National Institutes of Health Director Elias A. Zerhouni stood before hundreds of NIH employees yesterday to explain why it had become necessary for him to impose, in his words, "drastic" restrictions on stock ownership and other forms of outside income, which take effect today for all agency employees.
"What I'm asking you to do is hold your fire until you hear the details," he told the crowd assembled in an auditorium on the agency's Bethesda campus.
The new rules are stricter than those NIH Director Elias A. Zerhouni proposed.
(James A. Parcell -- The Washington Post)
And when he was done, they let him have it.
One after another, scientists, doctors and other agency staffers stepped up to the microphones and raged against the new rules, made public Tuesday. By the time it was over, 90 minutes later, nary a positive word had been uttered about the new policy and there was more vented spleen around than a busy medical center like the NIH might normally see in a year.
The goal, as Zerhouni repeatedly explained, was to save the venerable agency's reputation, which had become badly sullied after 14 months of embarrassing revelations about conflicts of interest among NIH scientists.
"This issue was standing between the prestigious history of the NIH and its future," Zerhouni told the restive crowd.
But the solution, many argued yesterday, was unjustifiably extreme, punishing virtually all of the agency's 18,000 employees for the bad actions of a few.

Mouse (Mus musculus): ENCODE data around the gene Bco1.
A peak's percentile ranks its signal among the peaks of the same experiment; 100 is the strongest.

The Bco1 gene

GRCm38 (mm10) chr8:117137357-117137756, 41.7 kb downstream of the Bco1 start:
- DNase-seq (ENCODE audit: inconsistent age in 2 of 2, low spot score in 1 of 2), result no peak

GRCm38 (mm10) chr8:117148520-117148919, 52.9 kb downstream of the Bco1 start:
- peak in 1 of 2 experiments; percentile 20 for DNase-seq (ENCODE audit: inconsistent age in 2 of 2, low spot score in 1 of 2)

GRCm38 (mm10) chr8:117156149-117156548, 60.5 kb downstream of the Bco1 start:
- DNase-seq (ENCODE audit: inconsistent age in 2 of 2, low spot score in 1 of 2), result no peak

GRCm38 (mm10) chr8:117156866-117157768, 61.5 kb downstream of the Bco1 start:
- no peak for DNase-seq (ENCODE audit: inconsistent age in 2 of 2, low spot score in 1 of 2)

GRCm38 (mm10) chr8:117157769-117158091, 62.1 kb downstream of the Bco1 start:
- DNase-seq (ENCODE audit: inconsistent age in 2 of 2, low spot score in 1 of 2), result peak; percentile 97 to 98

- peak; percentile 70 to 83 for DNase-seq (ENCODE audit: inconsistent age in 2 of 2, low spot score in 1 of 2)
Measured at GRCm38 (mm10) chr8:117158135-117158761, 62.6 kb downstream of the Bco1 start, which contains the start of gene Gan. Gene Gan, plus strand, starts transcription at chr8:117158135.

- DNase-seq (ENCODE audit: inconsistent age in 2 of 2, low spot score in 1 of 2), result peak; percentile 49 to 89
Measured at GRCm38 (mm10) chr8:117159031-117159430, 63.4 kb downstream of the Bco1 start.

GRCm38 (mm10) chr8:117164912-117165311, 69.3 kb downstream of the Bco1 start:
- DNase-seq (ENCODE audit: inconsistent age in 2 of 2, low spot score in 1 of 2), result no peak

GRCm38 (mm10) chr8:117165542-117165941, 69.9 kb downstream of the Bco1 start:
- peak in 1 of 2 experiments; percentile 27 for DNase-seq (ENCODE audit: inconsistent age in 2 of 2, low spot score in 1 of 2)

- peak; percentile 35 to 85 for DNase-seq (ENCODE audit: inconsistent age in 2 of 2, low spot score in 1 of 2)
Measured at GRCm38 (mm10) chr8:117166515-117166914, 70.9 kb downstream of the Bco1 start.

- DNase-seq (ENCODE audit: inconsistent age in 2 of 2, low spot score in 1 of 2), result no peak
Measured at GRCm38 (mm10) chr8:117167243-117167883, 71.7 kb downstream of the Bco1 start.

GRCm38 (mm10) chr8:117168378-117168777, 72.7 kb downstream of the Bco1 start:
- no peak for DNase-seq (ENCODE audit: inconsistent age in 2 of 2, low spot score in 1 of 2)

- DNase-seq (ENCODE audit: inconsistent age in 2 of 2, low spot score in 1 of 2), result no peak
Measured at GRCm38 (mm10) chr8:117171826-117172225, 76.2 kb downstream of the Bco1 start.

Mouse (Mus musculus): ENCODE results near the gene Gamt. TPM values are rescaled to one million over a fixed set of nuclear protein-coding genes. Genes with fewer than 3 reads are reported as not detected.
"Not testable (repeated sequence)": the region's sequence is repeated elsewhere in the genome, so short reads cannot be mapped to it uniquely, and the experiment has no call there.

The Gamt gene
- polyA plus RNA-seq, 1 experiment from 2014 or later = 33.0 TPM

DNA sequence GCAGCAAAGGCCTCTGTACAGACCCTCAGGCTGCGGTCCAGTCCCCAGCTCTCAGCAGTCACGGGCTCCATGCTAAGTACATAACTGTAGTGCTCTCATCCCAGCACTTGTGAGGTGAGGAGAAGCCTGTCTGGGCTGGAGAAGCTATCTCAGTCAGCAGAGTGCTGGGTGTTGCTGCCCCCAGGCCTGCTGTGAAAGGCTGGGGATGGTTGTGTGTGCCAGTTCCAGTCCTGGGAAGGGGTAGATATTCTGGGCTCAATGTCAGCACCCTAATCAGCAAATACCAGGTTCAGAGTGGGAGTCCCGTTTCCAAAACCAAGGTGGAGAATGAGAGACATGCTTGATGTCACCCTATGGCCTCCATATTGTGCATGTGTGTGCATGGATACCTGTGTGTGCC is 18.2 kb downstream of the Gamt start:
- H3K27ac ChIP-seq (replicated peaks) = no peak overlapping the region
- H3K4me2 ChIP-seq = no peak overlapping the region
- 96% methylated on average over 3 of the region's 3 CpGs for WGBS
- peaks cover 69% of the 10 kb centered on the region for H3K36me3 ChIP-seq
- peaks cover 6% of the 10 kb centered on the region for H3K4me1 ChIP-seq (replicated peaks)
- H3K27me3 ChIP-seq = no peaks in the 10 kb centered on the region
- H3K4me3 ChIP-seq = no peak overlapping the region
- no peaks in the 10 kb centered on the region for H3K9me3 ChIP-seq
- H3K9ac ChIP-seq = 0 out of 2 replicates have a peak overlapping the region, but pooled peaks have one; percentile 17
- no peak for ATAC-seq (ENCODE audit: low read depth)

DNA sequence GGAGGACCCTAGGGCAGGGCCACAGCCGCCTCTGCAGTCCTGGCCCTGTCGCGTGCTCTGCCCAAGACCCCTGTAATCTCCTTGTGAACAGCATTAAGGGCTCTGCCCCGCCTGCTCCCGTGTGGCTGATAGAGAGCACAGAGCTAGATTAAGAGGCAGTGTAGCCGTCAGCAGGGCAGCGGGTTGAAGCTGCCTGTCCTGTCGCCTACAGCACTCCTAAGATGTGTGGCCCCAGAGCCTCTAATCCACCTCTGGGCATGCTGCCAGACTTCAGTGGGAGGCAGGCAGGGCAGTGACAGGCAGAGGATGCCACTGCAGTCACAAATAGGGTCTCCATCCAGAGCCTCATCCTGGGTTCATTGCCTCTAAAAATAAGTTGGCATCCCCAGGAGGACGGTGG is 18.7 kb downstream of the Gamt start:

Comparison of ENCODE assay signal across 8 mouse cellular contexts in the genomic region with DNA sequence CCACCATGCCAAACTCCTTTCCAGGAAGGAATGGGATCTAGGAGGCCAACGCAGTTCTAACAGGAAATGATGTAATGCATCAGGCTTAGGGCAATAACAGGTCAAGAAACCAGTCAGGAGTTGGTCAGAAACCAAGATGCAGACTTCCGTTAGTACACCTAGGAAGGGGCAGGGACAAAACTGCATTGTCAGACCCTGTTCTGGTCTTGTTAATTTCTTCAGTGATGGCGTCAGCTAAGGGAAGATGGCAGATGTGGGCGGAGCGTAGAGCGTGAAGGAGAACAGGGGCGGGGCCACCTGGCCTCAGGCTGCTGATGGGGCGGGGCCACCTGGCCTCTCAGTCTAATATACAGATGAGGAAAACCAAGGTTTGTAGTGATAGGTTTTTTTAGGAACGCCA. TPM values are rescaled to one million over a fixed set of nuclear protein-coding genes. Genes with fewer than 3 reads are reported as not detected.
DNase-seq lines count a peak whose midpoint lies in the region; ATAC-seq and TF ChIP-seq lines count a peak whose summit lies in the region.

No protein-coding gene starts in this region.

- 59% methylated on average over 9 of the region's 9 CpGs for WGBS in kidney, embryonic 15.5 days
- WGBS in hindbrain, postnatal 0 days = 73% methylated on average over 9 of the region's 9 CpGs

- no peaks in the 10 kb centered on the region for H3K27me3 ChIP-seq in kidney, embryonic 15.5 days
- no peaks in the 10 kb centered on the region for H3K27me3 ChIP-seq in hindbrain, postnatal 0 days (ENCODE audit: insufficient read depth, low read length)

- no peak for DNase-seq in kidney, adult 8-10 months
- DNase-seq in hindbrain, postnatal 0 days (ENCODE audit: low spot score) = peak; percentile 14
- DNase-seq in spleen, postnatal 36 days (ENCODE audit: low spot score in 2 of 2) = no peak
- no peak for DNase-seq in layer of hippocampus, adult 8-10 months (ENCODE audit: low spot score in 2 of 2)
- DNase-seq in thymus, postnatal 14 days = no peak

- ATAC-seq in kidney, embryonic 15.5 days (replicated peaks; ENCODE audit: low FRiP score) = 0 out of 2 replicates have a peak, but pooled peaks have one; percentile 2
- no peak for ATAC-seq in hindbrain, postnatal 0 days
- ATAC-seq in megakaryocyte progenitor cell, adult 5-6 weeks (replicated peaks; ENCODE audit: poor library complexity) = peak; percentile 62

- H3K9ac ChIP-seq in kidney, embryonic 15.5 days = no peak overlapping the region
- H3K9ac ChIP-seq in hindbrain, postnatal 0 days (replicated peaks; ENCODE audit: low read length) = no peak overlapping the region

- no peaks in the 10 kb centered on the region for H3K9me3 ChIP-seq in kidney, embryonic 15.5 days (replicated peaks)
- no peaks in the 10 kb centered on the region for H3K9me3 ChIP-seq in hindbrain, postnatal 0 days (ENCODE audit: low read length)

"Even my secretary is going to have to sell her stock. How much sense does that make?" fumed Ezekiel Emanuel, chairman of the agency's department of clinical bioethics.
The event, which NIH officials dubbed a "town hall meeting" for employees, marked an extraordinary climax to a convoluted tale of science, politics and money that had grown increasingly unmanageable in recent months. After trying to "stand up for his troops," Zerhouni said, he was "shot in the back" with the discovery, made by congressional investigators, that more than 100 NIH employees had not disclosed various relationships they had with pharmaceutical and biotech companies, in violation of government ethics rules.
From that point, Zerhouni said, he knew he had no choice but to put draconian measures in place -- measures he acknowledged were sure to have ripple effects on NIH's ability to recruit and retain talent for years to come but that he hoped would ultimately strengthen the institution.
A few attendees expressed a modicum of sympathy for Zerhouni, who was under intense congressional and Bush administration pressure to explain why the agency was still deserving of its $28 billion budget. But the meeting was repeatedly punctuated by cheers and applause as questioners expressed their ire at the specifics of the new rules.
Most irritating, apparently, is the rule that will require thousands of employees -- and their spouses and dependents -- to divest themselves of all stock holdings in drug, biotech and other medically oriented companies. Even lower-ranking employees with no influence on grants or policies will be limited to individual holdings of $15,000.
All are required to make those divestitures within 90 days, at a time, as one speaker put it, that much of that industry "is at the bottom of a cycle."